While stopped at a traffic light on a busy highway exit, I noticed what look like a slight blanket of snow on the shoulder of the road. A closer look, however, revealed hundreds, if not thousands, of cigarette butts. In the car ahead of me, the window was rolled down and the driver’s arm extended with her hand holding a cigarette.

She caught a glimpse of me shaking my head in disgust in her side rearview mirror. When the light turned green to go, the young woman flipped the burning weed onto the trash heap of the others, looked up and smiled, to which I “shamed her” with a hand gesture. It didn’t work as she, in turn, also used an obscene hand gesture, reflecting no shame at all.

Granted, smoking is a serious issue for me as I suffer from congestive heart failure. In addition, my spouse of 48 years served for most of her professional career as a cardiac nurse, the last 10 years as a professional review auditor. Her documentation of disease and death, both lung cancer and heart failure, from cigarette smoking revealed that is more than a shame. It is a crime!

During the 1992 U.S. presidential race, a futurist was asked if then Arkansas Gov. Bill Clinton had a chance of winning. Her response of “yes” and the reason were most interesting. She explained that the incumbent was promoting a “dominion” theory as it relates to the environment while the challenger was promoting a stewardship theory.

There was a time, the futurist proposed, when citizens would say as to smoking: “You shouldn’t do that.” Shaming, or moral indictment, didn’t work. Then when the U.S. Surgeon General issued the warning that the product was hazardous for one’s health, the response became: “You have no right to do that.”

Despite both medical and legal constraints, the problem continues. Granted, the number of older, and I might add sensible, people has declined, but not so among the youth. For them, the moral rebuke “shame on you” earns deceitful credibility with their peers as the majority of senior adults dying daily from smoking-related illnesses started the habit as young people.

I find it more than shameful to enact laws that prevent a physician from assisting a patient to escape a debilitating and ultimately fatal disease, while allowing people to purchase and use a drug that will do the same thing. It just takes a few years longer.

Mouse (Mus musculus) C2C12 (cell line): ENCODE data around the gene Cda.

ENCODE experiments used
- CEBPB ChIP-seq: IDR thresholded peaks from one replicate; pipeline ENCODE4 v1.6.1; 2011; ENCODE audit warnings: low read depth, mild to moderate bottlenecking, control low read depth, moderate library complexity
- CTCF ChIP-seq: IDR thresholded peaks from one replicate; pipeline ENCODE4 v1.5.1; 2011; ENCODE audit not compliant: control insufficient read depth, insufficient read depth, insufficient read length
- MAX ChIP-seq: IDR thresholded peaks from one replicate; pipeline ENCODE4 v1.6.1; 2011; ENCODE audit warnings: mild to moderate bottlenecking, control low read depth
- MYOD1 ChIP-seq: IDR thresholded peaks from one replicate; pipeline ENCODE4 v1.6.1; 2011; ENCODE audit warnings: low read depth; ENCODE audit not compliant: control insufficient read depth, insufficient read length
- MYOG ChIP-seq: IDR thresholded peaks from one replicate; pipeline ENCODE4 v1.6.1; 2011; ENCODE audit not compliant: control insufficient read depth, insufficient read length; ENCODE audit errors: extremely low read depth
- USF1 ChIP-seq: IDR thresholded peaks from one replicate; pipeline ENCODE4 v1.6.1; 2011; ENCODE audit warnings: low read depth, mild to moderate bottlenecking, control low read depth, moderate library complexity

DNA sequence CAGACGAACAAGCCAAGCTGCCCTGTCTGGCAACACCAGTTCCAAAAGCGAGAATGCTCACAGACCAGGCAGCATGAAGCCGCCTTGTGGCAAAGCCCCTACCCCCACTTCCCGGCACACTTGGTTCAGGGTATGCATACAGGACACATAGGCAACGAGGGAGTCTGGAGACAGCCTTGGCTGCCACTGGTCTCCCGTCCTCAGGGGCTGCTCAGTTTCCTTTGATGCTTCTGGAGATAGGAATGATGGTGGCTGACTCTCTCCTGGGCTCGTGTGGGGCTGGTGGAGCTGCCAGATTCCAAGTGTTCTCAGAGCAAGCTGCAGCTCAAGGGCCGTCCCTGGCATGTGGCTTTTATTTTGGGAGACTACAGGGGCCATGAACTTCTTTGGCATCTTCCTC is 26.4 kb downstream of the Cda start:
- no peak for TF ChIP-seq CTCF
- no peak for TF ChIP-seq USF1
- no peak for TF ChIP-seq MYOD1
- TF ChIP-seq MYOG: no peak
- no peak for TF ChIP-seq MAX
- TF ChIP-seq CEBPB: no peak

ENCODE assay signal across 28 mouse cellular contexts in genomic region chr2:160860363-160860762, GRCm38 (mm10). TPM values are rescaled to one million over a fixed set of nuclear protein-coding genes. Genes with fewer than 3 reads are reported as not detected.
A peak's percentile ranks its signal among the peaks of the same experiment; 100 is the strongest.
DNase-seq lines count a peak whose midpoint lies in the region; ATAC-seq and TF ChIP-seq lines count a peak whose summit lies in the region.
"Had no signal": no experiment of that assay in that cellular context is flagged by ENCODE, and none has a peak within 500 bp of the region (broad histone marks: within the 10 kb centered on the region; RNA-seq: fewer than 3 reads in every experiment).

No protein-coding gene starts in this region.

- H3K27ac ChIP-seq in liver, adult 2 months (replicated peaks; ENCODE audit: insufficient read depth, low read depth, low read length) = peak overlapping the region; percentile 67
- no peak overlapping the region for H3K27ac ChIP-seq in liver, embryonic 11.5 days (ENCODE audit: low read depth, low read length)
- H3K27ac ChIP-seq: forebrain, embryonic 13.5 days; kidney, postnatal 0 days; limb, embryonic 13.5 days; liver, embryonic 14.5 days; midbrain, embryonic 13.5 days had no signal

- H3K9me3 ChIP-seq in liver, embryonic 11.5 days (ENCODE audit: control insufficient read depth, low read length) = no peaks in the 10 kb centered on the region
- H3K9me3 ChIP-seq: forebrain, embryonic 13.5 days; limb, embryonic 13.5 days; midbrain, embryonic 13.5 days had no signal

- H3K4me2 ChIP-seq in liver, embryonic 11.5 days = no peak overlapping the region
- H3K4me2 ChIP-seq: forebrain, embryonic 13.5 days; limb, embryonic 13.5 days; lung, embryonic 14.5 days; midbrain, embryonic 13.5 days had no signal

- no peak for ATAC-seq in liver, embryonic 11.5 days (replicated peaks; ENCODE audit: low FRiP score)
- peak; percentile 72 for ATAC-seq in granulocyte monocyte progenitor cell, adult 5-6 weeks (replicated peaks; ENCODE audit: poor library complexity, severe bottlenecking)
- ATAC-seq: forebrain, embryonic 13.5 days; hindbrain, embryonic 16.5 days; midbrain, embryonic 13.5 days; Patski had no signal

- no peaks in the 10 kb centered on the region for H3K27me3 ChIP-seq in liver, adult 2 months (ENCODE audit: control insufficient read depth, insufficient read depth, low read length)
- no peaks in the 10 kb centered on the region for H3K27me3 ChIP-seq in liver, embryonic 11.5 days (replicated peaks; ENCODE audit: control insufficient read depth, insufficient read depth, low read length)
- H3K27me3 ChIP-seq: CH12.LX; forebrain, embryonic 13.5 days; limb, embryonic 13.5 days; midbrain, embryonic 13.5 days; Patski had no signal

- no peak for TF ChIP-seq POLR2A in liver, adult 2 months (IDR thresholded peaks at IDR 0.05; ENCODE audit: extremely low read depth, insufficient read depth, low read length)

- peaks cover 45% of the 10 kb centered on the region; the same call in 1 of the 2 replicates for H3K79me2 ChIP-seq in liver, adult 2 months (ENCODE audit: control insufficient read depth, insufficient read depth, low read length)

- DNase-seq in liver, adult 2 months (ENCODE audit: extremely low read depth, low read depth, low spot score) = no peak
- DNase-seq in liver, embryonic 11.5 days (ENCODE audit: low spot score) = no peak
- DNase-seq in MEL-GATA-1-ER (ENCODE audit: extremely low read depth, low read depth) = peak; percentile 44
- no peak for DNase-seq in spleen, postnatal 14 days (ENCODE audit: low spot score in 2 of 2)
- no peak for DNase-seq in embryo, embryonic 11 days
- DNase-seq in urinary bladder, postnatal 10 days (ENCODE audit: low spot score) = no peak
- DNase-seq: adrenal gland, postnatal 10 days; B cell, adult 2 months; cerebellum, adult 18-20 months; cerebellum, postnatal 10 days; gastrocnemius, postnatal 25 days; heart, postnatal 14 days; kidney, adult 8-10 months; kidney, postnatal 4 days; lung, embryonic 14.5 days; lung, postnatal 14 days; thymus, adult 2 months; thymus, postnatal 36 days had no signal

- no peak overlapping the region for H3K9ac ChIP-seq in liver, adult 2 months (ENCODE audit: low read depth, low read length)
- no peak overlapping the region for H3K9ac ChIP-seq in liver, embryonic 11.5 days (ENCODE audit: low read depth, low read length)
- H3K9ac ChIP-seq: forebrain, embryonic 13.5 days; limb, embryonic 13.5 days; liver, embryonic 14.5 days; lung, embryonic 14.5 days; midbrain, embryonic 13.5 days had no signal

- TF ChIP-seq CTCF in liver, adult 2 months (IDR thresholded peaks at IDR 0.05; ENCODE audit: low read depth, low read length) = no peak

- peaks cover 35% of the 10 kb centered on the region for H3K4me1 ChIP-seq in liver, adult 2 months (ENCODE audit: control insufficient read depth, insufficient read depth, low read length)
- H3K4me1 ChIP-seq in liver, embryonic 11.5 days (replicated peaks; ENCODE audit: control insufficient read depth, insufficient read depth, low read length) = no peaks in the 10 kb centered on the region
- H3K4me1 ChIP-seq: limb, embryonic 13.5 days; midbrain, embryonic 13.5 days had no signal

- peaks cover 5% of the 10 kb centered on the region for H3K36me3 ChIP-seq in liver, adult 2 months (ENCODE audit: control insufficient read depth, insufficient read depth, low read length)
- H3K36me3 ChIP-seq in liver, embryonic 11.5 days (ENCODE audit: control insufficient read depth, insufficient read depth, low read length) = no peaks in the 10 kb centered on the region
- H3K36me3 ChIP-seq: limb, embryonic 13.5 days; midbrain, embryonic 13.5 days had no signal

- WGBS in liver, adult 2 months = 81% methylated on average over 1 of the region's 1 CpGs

I find it more than shameful for people, by the tens of thousands, to throw lighted torches from the windows of their cars that start forest fires, choke birds and litter the roadways with impunity.

I find it more than shameful for people to continue to ignore the warnings of illness, death and destruction to purchase and use an illegal drug, at least for minors, to the detriment not only of themselves but society in general.

I find it morally reprehensible–that’s stronger than “shame on you”–for parents of children to smoke in the home and car or anywhere else in the presence of children. Second-hand smoke is just as lethal. This is child abuse.

I find it economical suicide to purchase and use tobacco, now quite expensive, for the average family. Not only does it result in increased insurance premiums and medical costs, it robs a family of finances that could be used to purchase healthier food products.

I find it hypocritical for supposedly honorable citizens of the community to support–through the sales of tobacco and by their silence on its dangers–a practice which hurts the entire community in numerous ways.

It may seem a bit harsh, but we do not allow even guests to smoke in our home and automobile.

When our daughter was 16, she was enticed to begin smoking and became addicted. We refused to allow her to smoke in our home. Fortunately, many years later and married, her nurse-mother was able to convince her that smoking while pregnant could cause permanent disabilities. She quit and now has three healthy children.

As a child, when the moral plea of “shame on you” failed to produce an appropriate response, my parents and teachers used a more effective technique, most commonly known as punishment.

And while punishment did not always work in every situation, it established the concept of personal consequences. I had just stepped beyond the bounds of parental responsibility to personal accountability.

Data, history, research and documentation validate the harmful effects of cigarette smoking, not only to the body, but also to the environment and the economy. It is past time to move beyond the “shame on you” approach to personal accountability for smoking.

Jack Brymer of Birmingham, Ala., recently retired from Samford University after a 30-year career as a Baptist journalist. This column appeared previously in the Anniston Star.

Share This